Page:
• FireBaron

    And unlike the last couple of popes, Francis spent years in the secular world before answering his calling. He did not enter Seminary instead of High School or College. He actually worked for a living. And, instead of entering a simple diocesan seminary, he elected to enter the Jesuit order, with their physical and mental disciplines.
    So, that being said, I would rather listen to and follow what Francis says than what Buchanan, Bush or Santorum have to say.

  • jrj1701

    They find the Pope dangerous because he is not pandering to the rich, he has not taken the leaven of the Pharisees.

  • docb

    The Pope IS sticking to religion ..Just not the revised version of the the rabid right…There are all sorts of parable guides lines to life in the teachings of Jesus..They just do not like that he is a strict adherent to something they have bastardized to conform to their warped new age cruelty and bigotry of the ‘other’!

    Go Pope Francis..Your Truth is killing the right!

  • highpckts

    They only want religion in politics when it fits their agenda!

  • TZToronto

    I sometimes think that the religious right (in America anyway) sees Jesus as someone who was above the fray, someone who didn’t want to dirty his hands, someone for whom the poor were, well, just the poor. Jesus told people to render unto Caesar that which is Caesar’s and unto God that which is God’s, but just what exactlly was Caesar’s–anything really? Jesus was bold enough to speak truth to power, and he died because of that truth. Jesus was a poor man (a carpenter who decided to give up carpentry) who lived among the poor and ministered to the poor. His sacred presence was not intended to serve the privileged, and that’s why he died. If he had run around telling the poor to give more of the little they had to their “betters,” he would have lived to a ripe old age. Instead he preached what Pope Francis is preaching, that the wealthy and powerful who oppress the poor are not worthy of salvation, exactly the opposite of what the wealthy and powerful think about themselves. Sorry folks, but financial success is not indicative of salvation. Pope Francis is not preaching about religion and piety; he’s preaching about the things that matter in everyday life. The religious right want to see Jesus with a halo around his head, not with dirt on his hands. So to those who want Pope Francis to stick to religion, go back and read your Bibles. Show me where it says that the wealthy and powerful should have everything and the poor nothing.

    • Sand_Cat

      No, they see Jesus as someone who hated the poor and strove to punish them, just as they (the Religious Right) are. They regard him as someone who sanctioned wars to settle political disagreements, etc. They can say what they want, but that’s what they support.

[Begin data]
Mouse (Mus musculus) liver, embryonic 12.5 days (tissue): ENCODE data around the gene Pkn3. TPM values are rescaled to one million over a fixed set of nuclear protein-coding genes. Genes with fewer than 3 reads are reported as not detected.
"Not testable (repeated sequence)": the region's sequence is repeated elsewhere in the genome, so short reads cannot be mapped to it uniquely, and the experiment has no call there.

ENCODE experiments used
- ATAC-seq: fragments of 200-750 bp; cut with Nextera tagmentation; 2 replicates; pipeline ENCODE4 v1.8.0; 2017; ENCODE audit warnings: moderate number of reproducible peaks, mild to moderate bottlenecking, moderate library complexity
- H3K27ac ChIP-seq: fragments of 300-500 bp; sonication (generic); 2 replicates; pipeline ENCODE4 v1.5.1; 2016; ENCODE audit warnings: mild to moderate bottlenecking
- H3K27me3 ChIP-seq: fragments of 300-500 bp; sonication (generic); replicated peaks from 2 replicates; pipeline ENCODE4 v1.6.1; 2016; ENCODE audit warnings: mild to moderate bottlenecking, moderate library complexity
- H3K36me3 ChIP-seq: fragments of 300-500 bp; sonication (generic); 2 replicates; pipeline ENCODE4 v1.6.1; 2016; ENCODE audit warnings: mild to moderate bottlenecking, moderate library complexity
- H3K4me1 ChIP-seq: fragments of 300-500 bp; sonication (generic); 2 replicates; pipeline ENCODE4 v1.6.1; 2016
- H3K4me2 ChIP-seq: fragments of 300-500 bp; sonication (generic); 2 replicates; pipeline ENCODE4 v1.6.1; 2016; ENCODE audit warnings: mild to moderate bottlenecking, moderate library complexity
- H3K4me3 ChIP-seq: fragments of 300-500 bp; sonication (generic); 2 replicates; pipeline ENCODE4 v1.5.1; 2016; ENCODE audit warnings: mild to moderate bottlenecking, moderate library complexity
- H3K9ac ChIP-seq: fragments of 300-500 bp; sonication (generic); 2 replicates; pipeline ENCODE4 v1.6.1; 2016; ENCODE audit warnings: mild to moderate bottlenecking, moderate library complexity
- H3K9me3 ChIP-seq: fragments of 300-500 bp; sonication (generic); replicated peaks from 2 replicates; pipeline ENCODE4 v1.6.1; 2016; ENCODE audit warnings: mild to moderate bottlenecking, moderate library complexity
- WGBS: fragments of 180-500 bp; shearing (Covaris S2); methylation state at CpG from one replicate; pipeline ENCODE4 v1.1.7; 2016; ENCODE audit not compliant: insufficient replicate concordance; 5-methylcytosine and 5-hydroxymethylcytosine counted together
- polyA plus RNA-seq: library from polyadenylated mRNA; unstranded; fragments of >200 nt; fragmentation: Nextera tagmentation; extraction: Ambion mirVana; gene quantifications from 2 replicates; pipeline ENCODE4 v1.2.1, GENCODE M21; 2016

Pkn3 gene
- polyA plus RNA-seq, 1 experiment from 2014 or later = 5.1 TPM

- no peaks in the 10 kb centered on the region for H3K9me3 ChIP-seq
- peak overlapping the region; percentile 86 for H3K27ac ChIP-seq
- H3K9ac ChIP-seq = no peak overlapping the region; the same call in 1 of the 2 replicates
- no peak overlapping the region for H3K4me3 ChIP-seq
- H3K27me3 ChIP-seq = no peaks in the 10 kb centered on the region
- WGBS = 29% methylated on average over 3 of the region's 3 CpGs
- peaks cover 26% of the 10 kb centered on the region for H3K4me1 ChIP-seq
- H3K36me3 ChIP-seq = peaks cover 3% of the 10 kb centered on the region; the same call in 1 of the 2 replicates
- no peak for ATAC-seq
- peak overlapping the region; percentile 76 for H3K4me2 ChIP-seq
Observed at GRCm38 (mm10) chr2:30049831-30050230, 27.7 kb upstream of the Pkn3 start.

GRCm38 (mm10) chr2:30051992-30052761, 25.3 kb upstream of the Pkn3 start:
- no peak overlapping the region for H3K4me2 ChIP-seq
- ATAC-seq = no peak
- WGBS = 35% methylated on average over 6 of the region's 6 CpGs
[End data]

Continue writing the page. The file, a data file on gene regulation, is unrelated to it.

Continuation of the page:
• TZToronto

        Matthew 19:23, 24 “And Jesus said to His disciples, ‘Truly I say to you, it is hard for a rich man to enter the kingdom of heaven. 24 Again
        I say to you, it is easier for a camel to go through the eye of a
        needle, than for a rich man to enter the kingdom of God.'” This is repeated in the three other gospels–hard to miss.

        • Sand_Cat

          I think the description of the last judgment in Matthew 25 trumps anything else I could say.
          Despite all the pretension (my wife was once told, “You’re not saved; what would you know”), phoney holiness, and self-righteousness of many of those who claim to be “Christians,” what matters – according to this saying attributed to their “savior” – is ACTIONS, specifically, how they treated those in need.
          Pat Buchanan’s reference to what seems to me human-invented BS with no basis in those sayings attributed to “Jesus” in the scripture selected by the very church that invented them illustrates the problem perfectly: being the “infallible” guardian of the “truths Christ taught” shouldn’t involve telling them to anyone.
          The article mentions something that can’t be overemphasized: many, if not most, of those who fervently claim “faith” in “Christ” practice a cost-free religion which never requires them to reconsider their own faults and prejudices in the real world.

          • ikallicrates

            Once you accept Jesus as your personal Lord and Savior, you are free to do any wrong you please to your fellow men. All that matters is that you are right with God.

          • Sand_Cat

            You have very succinctly stated the apparent position of many, many right-wing “Christians” today.